In the southern part of India's economic center of Mumbai, heavily armed soldiers and police are standing on every corner. Sharpshooters can be seen on the roofs and helicopters circle overhead. The city quarter is called Colaba, and it is here, in the southernmost tip of the city, where attackers struck on Wednesday night. Since then, they have largely held the metropolis of 18 million in their sway. More than 140 people have lost their lives in the 10 coordinated attacks; more than 400 have been injured.
Just days ago, Colaba was still a relaxed café and restaurant quarter, a favorite in Mumbai, India's most progressive city. Now, it is a war zone.
Police cars speed down the Colaba Causeway right through the center of the quarter, blue lights flashing. They come to a stop in front of the Nariman House. On Thursday morning, hours after the first attacks, terrorists forced their way into the house, which houses the Jewish Chabad Lubavitch center, and took a number of hostages. On Friday, a rabbi, his wife and two Israelis remained in the hands of the attackers for much of the day.
Police have cordoned off the entire area. Hundreds of onlookers stand at the barricades set up by the authorities, craning their necks to get a look at the house. Journalists and photographers from across the globe shove their way among them. Then, a ripple of suspense makes its way through the crowds: helicopters begin circling over the building. At least seven heavily armed men in black rappel onto the roof of the culture center. They are from the "Black Cats," a highly specialized police unit.
Not long later, the sound of machine gun fire echoes out of the building. Then, just before noon local time, sounds of a large explosion roll over the quarter. Then more shots. Within a half an hour, six further explosions can be heard from inside the house, and yet more gunfire. The police, all in bullet-proof vests, become nervous -- two of them impatiently begin forcing the crowd of onlookers further away. Quiet soon returns. Later on Friday, it was reported that police had gained full control of the building. A security official told Indian television that the commandos had killed two militants and found two other bodies, which appear to be the hostages.
While the battle was continuing at Nariman House on Friday, panic has begun to spread at the city's central station. Rumors have begun circulating that, just as on Wednesday evening, attackers have fired indiscriminately into crowds of bystanders. Police are quick to deny the reports, saying that three armed men had been arrested at a nearby hospital. But the streets empty out immediately, with people seeking safety in their homes.
Fear has gripped the city. The joie de vivre for which the city is well known has completely evaporated.
The area around the Trident Hotel, formerly known as the Oberoi, has been cordoned off. Hundreds have collected near a side entrance to the building, among them Steven de Souza. De Souza is from the western Indian state of Goa, just down the coast from Mumbai. The 31-year-old with curly dark hair has worked in Mumbai for the last 10 years; he wears a dark blue T-shirt, his arms are crossed tensely.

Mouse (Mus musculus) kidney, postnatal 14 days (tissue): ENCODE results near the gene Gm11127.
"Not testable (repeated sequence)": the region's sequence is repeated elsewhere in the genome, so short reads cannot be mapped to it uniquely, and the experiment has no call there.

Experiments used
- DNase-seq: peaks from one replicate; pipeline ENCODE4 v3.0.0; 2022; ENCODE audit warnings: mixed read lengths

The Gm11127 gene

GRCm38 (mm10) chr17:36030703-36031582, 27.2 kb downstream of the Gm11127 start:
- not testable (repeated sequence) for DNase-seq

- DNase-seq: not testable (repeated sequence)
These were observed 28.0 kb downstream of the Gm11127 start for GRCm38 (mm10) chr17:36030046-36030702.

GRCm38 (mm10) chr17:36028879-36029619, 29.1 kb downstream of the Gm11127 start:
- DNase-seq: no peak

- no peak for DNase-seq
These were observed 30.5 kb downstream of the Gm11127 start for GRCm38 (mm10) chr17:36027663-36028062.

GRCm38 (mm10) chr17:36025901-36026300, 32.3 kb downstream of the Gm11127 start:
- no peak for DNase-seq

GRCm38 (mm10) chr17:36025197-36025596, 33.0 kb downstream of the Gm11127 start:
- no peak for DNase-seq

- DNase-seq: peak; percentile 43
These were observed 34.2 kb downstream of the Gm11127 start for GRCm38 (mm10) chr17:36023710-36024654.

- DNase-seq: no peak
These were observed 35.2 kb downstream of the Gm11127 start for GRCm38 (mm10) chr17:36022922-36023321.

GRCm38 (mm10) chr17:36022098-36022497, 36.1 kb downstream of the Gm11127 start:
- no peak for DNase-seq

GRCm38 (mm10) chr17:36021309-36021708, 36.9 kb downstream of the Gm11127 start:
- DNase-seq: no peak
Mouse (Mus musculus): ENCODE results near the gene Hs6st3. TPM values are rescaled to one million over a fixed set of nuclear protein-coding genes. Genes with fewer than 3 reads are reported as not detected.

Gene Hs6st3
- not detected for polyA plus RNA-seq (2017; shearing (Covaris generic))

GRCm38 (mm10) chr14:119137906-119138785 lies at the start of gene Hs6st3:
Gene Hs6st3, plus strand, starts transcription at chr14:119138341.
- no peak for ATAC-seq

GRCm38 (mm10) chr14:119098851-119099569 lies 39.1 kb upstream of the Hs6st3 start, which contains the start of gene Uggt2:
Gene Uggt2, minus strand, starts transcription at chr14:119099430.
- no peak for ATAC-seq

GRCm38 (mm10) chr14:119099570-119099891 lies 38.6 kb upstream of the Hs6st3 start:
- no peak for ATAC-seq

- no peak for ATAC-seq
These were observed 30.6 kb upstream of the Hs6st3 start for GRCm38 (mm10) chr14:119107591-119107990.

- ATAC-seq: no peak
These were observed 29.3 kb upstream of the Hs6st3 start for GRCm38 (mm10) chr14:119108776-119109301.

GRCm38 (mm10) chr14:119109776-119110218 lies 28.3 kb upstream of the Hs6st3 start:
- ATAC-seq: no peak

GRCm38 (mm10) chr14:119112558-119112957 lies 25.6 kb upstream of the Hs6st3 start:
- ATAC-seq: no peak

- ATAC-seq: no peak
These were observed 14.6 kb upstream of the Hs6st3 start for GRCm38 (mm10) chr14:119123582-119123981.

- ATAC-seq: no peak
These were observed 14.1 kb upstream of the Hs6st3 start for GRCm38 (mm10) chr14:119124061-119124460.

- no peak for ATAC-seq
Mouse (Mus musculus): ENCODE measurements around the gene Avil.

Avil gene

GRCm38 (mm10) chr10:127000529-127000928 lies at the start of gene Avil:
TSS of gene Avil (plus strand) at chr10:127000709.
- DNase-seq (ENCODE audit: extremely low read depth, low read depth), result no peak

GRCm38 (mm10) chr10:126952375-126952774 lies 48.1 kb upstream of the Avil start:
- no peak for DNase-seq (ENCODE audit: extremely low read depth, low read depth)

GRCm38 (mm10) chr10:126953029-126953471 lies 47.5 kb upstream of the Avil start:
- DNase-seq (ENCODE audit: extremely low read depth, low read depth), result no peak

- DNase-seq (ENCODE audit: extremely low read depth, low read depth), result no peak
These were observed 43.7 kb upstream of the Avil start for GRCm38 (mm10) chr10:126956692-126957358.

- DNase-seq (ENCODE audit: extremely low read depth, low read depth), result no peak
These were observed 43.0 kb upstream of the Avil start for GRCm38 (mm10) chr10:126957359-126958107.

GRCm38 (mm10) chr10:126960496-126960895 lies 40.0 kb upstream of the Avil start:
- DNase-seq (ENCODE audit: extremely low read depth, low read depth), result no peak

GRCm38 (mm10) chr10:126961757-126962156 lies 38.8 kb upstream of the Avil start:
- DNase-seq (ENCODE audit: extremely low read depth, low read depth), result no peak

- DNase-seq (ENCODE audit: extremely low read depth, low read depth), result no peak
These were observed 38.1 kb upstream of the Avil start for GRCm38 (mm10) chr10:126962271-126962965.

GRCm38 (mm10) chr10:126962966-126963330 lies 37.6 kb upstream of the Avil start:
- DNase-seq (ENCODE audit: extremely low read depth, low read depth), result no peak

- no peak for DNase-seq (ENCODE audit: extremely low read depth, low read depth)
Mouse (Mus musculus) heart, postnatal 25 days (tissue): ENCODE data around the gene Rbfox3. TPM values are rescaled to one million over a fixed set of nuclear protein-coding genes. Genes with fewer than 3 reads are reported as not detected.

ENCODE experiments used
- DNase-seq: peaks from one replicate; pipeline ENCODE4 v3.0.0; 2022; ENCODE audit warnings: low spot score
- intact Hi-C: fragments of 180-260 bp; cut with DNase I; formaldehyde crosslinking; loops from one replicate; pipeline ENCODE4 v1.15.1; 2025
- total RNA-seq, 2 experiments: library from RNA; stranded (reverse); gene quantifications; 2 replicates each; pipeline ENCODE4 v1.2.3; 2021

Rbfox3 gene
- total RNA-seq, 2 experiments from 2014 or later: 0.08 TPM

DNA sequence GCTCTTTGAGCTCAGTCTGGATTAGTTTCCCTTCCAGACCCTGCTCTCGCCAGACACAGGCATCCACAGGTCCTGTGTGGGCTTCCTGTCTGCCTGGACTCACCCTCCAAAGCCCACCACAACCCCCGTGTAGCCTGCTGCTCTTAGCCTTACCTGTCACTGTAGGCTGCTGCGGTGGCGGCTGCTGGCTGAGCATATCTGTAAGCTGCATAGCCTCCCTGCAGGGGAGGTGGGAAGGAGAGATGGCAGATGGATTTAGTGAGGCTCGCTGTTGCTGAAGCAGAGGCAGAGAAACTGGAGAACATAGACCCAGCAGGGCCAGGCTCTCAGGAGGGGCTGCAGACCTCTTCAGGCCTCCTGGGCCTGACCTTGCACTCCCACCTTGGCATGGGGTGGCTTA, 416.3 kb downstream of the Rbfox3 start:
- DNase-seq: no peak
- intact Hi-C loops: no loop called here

"I really don't know if friends of mine are still inside, or if they are still alive," he says. He explains that he worked at the luxury hotel for three years a number of years ago. And he reports that, here too, special forces had rappelled down onto the building from hovering helicopters earlier in the day. "People came to the hotel because they were looking for safety," De Souza says. "It is awful what has happened."
Fear on their faces
Suddenly, there is pushing and shoving at the door. Police in battle dress push the crowd to the side and a hotel worker leads a man out of the hotel. He looks to be around 60 years old, is wearing a light blue shirt, glasses and is bald. "I have nothing to say," he says, in what sounds like a British accent, as he passes. "I was in my room the entire time." He is then bundled into a waiting car and driven away.
It has been 36 hours since attackers forced their way into the hotel. The armed invaders took a number of hostages -- hundreds of other hotel guests were trapped in their rooms. On Thursday night, officials shut off power to the hotel so that the terrorists could no longer follow events elsewhere in the city on the television.
A bus drives up to the hotel. More and more people climb in, many of them clearly Westerners. The police on Friday freed nearly 100 men and women from their rooms -- they look exhausted, fear still written across their faces.
Ahmed Kahn sits in his taxi at a nearby street corner. Khan is in his early 40s, wears a long, graying beard and henna-dyed red hair -- and he is Muslim. "This is so wrong," he says in Urdu, holding back his tears. "It simply can't be."
Like many other Muslims in the city, Khan comes from the poor state of Uttar Pradesh in northern India. He came to Mumbai, he says, to work and to "provide his children with a better future." All the Muslims he knows, he says, are completely shocked by the attacks. "Islam is supposed to bring peace," he says. "But what these young men have done here is 'Haram'" -- forbidden. "Spilling blood is a sin."
A few hours later, the police reported that the operation in the Trident was over. 26 bodies were found in the lobby and the hallways of the hotel. Here at least, the nightmare had finally come to an end.
Shooting people in the street